Helm Charts Deep dive
You already know what a Helm chart is. Now, we are going to see the structure of a Helm chart.
First, a folder must be created to house all the files pertaining to the Helm chart. This folder should be named the same as the chart itself. Drawing inspiration from the official Helm docs, let’s imagine we are creating a Helm chart for Wordpress. The general file structure would look like this:
📦Wordpress ┣ 📂charts ┣ 📂templates ┣ 📜Chart.yaml ┗ 📜values.yaml
First, let’s consider the Chart.yaml. This is where chart information is defined. The
Chart.yaml provided here is taken from the Helm docs and describes the file in great detail.
Next, let us consider the templates folder. Inside this folder, you may define as many Helm templates as you wish. In this case, I have added a template called configmap.yaml. As you can see, the template uses a placeholder notation `````` in order specify that these values can be dynamically changed later on, and this is where the
values.yaml comes in.
The values.yaml is, simply put, the place where the values passed into the Helm template are stored. The values stored within this file can then be accessed by templates using
.Values.<value>. You might recognize the Yaml format since it closely resembles a Yaml used to define an ordinary Kubernetes resource.
Finally, we have the the
charts folder which holds the chart dependencies. If this chart defined within Chart.yaml depends on any other charts, that information would be stored here.
If you were going to create a brand new chart, you would obviously have to customize it to suit your needs after running
helm create. However, even if you are using a preexisting chart, you would still want to edit the chart to your specific use-case. Most of the time, pre-made charts are easily configuable. Going back to our Wordpress example, you can see what values are configurable by running:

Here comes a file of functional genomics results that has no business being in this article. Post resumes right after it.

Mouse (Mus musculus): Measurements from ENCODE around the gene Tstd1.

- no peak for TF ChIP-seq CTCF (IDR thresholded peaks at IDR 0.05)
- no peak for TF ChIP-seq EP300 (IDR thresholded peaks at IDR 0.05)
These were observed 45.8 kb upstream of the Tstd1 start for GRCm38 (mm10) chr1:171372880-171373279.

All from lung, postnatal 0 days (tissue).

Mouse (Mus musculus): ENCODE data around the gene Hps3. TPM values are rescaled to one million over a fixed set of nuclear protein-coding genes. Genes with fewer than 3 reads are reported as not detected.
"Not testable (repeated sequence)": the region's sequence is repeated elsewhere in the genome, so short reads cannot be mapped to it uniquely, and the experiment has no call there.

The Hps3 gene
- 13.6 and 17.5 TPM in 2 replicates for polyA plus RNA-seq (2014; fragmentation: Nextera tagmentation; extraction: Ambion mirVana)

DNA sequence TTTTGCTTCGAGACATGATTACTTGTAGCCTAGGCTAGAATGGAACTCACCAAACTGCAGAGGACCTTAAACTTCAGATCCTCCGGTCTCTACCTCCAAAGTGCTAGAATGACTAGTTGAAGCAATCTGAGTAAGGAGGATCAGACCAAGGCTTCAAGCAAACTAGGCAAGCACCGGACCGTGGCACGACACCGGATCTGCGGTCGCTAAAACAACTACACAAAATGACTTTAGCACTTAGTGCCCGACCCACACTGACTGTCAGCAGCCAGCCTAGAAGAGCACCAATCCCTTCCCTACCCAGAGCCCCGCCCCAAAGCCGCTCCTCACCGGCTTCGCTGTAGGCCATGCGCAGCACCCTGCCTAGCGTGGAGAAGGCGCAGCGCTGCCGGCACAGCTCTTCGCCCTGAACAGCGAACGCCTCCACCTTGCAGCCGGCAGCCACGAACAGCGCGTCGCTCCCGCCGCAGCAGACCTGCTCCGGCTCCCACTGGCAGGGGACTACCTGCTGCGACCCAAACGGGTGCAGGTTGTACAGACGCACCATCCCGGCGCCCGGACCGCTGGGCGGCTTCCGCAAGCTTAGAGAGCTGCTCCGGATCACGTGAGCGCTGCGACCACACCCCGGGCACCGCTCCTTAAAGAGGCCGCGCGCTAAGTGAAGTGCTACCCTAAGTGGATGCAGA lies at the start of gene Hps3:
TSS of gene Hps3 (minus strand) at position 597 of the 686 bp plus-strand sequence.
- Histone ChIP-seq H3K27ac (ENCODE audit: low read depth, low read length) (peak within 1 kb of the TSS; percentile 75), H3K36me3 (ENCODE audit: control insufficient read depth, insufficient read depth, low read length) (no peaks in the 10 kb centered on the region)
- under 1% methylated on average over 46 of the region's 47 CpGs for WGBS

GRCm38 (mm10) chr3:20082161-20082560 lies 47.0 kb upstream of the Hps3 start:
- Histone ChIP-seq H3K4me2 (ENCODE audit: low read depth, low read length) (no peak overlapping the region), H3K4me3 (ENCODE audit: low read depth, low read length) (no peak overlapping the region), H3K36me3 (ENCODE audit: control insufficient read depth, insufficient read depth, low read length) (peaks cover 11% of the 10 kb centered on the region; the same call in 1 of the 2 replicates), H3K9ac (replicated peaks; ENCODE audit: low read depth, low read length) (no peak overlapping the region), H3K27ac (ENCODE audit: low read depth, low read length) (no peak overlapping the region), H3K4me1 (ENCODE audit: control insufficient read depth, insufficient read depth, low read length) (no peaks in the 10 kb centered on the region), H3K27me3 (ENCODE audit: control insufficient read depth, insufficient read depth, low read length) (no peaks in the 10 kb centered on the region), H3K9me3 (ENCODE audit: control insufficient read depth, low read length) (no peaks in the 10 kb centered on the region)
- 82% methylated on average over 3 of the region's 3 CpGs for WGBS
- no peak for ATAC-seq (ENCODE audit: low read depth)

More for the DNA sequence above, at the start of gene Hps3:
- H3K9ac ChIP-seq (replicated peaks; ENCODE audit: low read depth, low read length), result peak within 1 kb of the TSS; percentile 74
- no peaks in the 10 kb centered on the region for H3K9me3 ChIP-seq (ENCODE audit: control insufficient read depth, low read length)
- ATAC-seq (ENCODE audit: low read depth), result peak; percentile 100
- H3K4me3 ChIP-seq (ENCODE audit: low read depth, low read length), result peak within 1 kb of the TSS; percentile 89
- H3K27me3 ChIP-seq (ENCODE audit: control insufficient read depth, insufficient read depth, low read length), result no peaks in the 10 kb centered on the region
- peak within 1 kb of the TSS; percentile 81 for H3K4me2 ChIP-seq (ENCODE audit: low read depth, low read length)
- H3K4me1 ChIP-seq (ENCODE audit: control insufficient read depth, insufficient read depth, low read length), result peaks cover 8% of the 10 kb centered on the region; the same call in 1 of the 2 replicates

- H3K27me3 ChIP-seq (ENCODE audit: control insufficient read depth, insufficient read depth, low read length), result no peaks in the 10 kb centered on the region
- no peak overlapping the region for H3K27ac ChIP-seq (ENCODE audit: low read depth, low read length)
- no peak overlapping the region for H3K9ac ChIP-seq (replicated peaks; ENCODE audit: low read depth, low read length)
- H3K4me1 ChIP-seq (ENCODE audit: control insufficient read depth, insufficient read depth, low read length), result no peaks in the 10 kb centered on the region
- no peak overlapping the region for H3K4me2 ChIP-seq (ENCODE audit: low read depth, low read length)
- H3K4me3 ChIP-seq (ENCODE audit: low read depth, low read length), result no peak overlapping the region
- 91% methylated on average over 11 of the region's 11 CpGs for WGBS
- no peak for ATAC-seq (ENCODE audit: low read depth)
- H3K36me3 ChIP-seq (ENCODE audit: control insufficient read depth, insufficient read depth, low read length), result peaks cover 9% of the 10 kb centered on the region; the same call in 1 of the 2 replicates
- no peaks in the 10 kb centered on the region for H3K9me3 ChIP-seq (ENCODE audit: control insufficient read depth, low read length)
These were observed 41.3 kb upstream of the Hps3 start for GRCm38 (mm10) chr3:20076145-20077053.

helm show values bitnami/wordpress
The output will show that you can configure things such as the image registry, image pull secret, etc… You can then override these values using a Yaml file. A comprehensive list of methods and limitations of overriding is provided in the official Helm docs.
Firstly, you must have an active Kubernetes cluster. The easiest way to get this up and running is using Minikube.
If you have a Kubernetes cluster up and running, then it’s time to install Helm. The installation is fairly straightforward, and the full installation steps can be found here. Run the Helm create command to get started:
helm create hands-on-helm
You will notice that the above directory structure has now been created and that these are not empty files, but have detailed descriptions and templates within them. Open up the values.yaml present and you will notice that this is a basic resource to start a simple Nginx server. The Chart.yaml contains some basic metadata information about the chart. Meanwhile, you can see that the charts folder is empty. This is because this chart has no dependencies as of yet.
The templates folder holds sample templates. Currently, there are templates for:
These templates can act as a reference for you to start with so that you don’t have to begin from scratch.
Speaking about templates, now is a good time to mention that Helm uses an extended version of Go templates. One of the biggest additions to the Go templates is the
include command. This simply allows you to include a template within a template whose output can be piped to an operator. Like so:
The next notable addition is the
required keyword. Declaring an entry as required would mean that an empty entry would result in an error, resulting in the template refusing to render.
The tpl function comes next. This function allows strings to be evaluated as a template within a template. The syntax for this is:
Image pull secrets
Image pull secrets are not only used by Helm but also by Kubernetes in general. However, Helm allows the secret to be written into template files, similar to how the
values.yaml works. For example, imagine the credentials are stored in a yaml like this:
imageCredentials: registry: quay.io username: someone password: sillyness email: firstname.lastname@example.org
A helper template can then be defined to use this YAML:
```yaml}” .registry .username .password .email (printf “%s:%s” .username .password | b64enc) | b64enc }}
This template can then be used within all helm charts: ```yaml .dockerconfigjson:
This covers the basics of Helm charts, should you need to create one. However, only narrowly covers the full breadth of what Helm has to offer. For more tips and tricks, visit Helm official docs. Now, let’s move on to Chart hooks.
Next: Chart Hooks